It isn’t quite a premium car but there is definitely an upmarket feel inside the cabin.
Lacks badge appeal
Kia is still not an established name.
It’s not too bad on smaller alloys, but ride quality will be compromised if you specify the bigger alloys.
Kia Cee’d Diesel Hatchback vs Ford Focus vs Vauxhall Astra
Let’s see how the car compares against its rivals in the comparison section of our 2018 Kia Cee’d Diesel Hatchback review.
Kia Cee’d Diesel Hatchback vs Ford Focus
The Ford Focus has been the most popular car in this sector of the market for years and years. But has the slick and modern Kia finally caught it up?
Ford must have seen the Cee’d coming and have restyled their beloved Focus so that it has a dynamism and edge to it not seen before.
On the road, it’s pretty much as you were; the Focus has always been the best handling car in this market and it remains so in 2018. Although Ford watered things down last time around, they’ve started from scratch for the new model and it’s as sporty as ever.
To that end, they’ve used their brand new C2 platform for the first time. As a result, the car is more rigid than before, as well as stiffer and lighter.
In other words, it’s never handled this well.
In terms of its engines, there are a couple of diesels available. Kicking things off is a 1.5-litre EcoBlue engine that develops 94bhp, and which has a 0-62 time of 11.4 seconds.
A 118bhp variant of the same engine is also available, and it can whizz you from rest to 62mph in 10.2 seconds if you specify the automatic ‘box. Stick to the manual and it completes the same sprint in 10.0 seconds flat.
Rounding off the range is a bigger 2.0-litre EcoBlue diesel power plant that develops 148bhp.
Running costs? Both the 94 and 118bhp variants of the 1.5-litre engine are able to return as much as 80.7mpg on a good day, and they emit just 94g/km of CO2. This gives them a BiK rating of 23%.
The bigger diesel, meanwhile, is good for returns of 64.2mpg, while emissions stand at 114g/km.
Inside, there’s a lot to love about the latest Focus. There’s never been this much quality, while the design is slicker than ever, too. The materials are soft to the touch and easy on the eye, while various trims get the likes of carbon-effect, wood grain and smart metallic materials.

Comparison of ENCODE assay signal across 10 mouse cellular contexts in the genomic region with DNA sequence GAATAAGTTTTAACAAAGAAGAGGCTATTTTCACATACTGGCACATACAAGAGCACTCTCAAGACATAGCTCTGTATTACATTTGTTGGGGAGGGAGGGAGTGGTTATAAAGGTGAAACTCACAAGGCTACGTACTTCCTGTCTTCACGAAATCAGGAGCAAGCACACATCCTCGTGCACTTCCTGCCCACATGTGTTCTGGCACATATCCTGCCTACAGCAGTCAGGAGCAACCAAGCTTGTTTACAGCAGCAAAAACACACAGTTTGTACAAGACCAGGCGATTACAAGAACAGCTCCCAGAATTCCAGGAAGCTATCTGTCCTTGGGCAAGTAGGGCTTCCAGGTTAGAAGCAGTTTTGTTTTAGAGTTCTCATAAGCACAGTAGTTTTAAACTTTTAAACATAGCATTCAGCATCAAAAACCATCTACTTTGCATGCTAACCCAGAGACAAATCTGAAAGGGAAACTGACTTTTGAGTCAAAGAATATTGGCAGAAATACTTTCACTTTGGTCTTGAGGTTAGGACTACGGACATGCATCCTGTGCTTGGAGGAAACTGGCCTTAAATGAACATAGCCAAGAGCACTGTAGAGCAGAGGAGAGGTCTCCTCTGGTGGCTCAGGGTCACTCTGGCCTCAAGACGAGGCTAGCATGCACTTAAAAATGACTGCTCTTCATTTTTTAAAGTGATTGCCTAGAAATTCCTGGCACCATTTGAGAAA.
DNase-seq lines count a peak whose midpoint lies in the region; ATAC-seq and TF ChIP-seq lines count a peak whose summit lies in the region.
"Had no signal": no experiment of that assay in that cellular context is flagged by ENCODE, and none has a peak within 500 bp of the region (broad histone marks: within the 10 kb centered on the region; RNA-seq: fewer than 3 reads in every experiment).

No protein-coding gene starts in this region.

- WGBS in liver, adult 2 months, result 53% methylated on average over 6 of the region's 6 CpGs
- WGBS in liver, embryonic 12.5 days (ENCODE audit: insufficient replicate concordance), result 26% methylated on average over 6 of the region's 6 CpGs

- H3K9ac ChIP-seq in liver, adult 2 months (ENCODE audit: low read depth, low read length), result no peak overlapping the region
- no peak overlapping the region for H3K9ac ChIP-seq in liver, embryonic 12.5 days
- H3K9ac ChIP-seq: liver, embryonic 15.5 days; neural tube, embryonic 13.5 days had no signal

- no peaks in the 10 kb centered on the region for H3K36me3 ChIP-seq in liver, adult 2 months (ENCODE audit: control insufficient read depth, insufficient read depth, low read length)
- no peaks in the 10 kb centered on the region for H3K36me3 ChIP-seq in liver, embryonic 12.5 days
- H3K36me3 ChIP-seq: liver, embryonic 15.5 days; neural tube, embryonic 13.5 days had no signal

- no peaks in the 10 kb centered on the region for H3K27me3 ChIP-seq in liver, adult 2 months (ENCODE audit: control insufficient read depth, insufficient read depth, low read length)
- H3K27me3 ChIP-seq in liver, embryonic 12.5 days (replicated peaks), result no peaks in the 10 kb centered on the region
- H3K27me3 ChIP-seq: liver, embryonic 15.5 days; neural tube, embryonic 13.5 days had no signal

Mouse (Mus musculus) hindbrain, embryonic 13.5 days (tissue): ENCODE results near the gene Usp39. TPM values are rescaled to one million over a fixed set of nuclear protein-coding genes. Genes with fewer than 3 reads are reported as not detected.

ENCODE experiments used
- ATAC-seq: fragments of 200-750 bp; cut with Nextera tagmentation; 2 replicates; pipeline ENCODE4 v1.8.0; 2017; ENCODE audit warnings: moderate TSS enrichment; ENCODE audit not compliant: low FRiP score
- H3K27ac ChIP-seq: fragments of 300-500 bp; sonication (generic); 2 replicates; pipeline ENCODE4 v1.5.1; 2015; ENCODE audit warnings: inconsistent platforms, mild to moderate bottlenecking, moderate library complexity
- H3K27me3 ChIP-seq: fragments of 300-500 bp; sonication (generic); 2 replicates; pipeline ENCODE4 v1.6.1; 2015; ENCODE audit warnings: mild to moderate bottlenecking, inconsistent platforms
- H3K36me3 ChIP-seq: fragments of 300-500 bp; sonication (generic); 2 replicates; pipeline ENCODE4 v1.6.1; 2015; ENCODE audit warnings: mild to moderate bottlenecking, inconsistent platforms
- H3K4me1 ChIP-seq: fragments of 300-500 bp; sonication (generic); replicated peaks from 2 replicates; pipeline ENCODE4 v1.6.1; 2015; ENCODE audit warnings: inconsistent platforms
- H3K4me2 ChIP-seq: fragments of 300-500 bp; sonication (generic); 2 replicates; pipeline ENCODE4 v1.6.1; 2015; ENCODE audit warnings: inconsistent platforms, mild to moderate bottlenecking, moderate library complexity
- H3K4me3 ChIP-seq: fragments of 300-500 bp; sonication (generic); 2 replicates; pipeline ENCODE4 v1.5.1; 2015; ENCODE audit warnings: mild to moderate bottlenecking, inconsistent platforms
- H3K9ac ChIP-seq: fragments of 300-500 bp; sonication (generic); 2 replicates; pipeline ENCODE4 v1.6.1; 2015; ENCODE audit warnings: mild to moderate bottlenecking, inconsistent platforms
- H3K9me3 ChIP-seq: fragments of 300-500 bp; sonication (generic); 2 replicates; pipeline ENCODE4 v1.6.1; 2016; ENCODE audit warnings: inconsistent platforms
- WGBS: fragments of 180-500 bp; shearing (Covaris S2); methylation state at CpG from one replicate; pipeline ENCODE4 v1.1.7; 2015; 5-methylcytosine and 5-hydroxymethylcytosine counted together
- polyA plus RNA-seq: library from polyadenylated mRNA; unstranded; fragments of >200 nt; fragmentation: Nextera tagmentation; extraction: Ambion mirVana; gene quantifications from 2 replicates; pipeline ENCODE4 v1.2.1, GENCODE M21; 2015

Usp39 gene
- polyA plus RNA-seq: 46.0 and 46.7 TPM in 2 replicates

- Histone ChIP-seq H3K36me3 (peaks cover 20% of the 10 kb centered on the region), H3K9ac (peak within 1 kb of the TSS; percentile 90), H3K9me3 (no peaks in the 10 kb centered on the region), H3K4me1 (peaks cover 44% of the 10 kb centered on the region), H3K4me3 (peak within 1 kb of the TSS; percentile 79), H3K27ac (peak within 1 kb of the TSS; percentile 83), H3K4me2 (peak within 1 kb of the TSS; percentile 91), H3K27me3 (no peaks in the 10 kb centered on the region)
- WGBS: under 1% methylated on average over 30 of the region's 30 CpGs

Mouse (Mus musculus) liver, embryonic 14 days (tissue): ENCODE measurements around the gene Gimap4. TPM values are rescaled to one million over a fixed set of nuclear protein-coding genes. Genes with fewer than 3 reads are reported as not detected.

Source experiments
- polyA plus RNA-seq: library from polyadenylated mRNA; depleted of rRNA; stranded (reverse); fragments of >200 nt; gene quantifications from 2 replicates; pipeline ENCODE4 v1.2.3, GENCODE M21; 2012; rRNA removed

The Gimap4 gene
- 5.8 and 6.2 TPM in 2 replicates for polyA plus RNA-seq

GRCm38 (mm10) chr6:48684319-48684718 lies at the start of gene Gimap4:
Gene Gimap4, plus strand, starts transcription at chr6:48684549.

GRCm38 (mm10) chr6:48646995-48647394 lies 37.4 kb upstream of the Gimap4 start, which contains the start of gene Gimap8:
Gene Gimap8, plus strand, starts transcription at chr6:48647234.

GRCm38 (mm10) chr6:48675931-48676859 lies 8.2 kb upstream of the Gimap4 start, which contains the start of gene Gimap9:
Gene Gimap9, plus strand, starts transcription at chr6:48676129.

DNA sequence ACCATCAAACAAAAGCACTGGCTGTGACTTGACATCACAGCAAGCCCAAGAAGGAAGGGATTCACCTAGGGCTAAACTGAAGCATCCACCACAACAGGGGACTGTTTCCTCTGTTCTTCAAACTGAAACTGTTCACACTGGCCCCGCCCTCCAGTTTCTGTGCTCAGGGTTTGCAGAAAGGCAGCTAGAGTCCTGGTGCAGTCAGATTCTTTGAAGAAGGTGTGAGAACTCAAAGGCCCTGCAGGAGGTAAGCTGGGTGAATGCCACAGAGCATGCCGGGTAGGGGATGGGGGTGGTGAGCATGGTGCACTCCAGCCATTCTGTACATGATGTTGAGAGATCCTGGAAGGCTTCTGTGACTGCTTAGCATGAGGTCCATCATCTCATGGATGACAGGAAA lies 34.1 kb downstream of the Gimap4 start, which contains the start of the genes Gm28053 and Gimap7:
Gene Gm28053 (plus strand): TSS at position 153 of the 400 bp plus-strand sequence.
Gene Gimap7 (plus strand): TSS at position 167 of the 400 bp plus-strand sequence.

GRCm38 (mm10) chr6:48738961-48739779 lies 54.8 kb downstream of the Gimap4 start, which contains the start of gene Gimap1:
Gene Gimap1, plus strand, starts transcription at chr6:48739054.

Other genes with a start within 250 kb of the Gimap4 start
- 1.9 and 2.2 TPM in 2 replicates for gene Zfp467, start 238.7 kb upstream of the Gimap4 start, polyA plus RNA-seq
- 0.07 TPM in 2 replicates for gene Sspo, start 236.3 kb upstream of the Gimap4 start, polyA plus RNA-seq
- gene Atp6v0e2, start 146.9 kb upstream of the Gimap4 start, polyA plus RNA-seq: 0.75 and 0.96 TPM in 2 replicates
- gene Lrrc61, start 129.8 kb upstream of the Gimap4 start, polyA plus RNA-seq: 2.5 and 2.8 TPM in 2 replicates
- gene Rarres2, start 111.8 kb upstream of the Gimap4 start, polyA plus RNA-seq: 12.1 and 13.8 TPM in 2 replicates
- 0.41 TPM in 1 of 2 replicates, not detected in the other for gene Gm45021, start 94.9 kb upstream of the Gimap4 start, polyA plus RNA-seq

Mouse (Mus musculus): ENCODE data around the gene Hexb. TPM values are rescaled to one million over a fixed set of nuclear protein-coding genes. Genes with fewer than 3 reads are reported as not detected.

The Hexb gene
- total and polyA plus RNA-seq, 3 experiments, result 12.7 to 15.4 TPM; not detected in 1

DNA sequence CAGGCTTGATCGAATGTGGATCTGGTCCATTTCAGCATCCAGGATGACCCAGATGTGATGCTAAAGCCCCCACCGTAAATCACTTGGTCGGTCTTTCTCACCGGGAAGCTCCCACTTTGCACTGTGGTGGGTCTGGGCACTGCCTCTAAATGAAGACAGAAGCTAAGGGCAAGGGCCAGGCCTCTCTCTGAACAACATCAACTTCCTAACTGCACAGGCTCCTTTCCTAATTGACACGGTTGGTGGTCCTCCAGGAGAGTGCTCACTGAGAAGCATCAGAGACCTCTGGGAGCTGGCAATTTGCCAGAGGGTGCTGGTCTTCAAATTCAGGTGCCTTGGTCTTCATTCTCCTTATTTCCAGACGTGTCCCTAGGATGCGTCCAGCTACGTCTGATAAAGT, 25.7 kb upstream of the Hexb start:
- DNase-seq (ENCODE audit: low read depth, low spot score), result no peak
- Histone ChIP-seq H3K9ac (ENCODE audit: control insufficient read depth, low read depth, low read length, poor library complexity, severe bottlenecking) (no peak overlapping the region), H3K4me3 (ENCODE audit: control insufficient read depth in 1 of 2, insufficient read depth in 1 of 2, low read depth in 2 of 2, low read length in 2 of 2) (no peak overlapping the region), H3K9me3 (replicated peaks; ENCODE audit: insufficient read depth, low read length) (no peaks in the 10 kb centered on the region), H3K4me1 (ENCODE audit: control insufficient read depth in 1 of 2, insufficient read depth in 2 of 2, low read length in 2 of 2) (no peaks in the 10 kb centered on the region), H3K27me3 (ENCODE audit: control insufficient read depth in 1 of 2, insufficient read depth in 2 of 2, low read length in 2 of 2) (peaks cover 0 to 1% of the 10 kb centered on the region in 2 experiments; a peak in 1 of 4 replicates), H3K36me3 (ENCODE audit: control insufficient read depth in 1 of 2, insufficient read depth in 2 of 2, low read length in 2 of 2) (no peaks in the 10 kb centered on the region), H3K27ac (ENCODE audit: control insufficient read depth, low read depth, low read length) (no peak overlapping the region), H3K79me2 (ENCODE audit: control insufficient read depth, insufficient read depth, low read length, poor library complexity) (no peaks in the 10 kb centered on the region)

We wouldn’t say it’s the plushest cabin in this market, but it’s definitely the plushest Focus yet.
Is the Ford Focus practical? Ford have redesigned the car’s layout so that rear seated passengers are treated better. Those upfront benefit from multi-adjustable seats, while the brand have made an effort to clear up a lot of the clutter that was getting in the way last time around.
The boot, meanwhile, measures a competitive 375-litres. That’s smaller than the Kia but good for this class. Moreover, it’s some 50-litres bigger than its predecessor.
Kia – £14,515
Ford – £17,705
Kia Cee’d Diesel Hatchback vs Vauxhall Astra
The new Vauxhall Astra is – just like the Focus – the best version so far. It’s efficient and looks great.
It’s also really fun to drive. One of the reasons for this is that Vauxhall have shaved so much weight off its body, with the result being better handling and faster acceleration.
Ride quality is good, there’s plenty of grip available and the controls are user-friendly. Add the precise and light steering, and you’ve got a car that – while it’s not quite on par with the Focus – is one of the best to drive in this class.
In terms of its engines, there’s just the one diesel available but it comes with three separate power outputs. The smallest of the three develops 109bhp, the mid-range variant develops 134bhp, and the biggest variant produces 158bhp.
All versions are fairly quiet, but the 134bhp engine is our top pick. It has a 0-62 time of 9.0 seconds, which should satisfy most buyers.
Running costs? The Astra actually uses what are known as “whisper” diesel engines, which boost efficiency. The 109bhp engine is super economical and can return as much as 85.6mpg on a good day, while emissions are as low as 88g/km of CO2.
Even the biggest diesel can manage returns of 64.2mpg, which is still impressive.
Inside, the Astra is smart, stylish and covered with lots of soft-touch materials. It’s a top-notch cabin that’s comfortable and easy to access.
A big touchscreen dominates the dashboard and reduces the need for button clutter. If you opt for the most expensive trim, your screen will be as large as 8”. It’s really easy to operate, too.
Is the Vauxhall Astra practical? There’s plenty of space for four adults to sit comfortably, even on longer trips. Five could probably sit in comfort on shorter journeys, too.
Rear-seated passengers now enjoy 35mm extra knee room than last time, headroom is excellent and getting in and out is easy.
The boot, meanwhile, measures 370-litres, which is par for the course in this class.
Vauxhall – £17,795 – £27,415
Verdict of our 2018 Kia Cee’d Diesel Hatchback Review
There’s a lot that’s new for the 2018 Cee’d – new engines, a new 7-speed dual clutch transmission and a new look. Thanks to all of this, the car should gain some new fans, and rightly so. The Kia Cee’d Diesel Hatchback sparkles with a dynamism that now makes it a very viable alternative to the established players in this sector.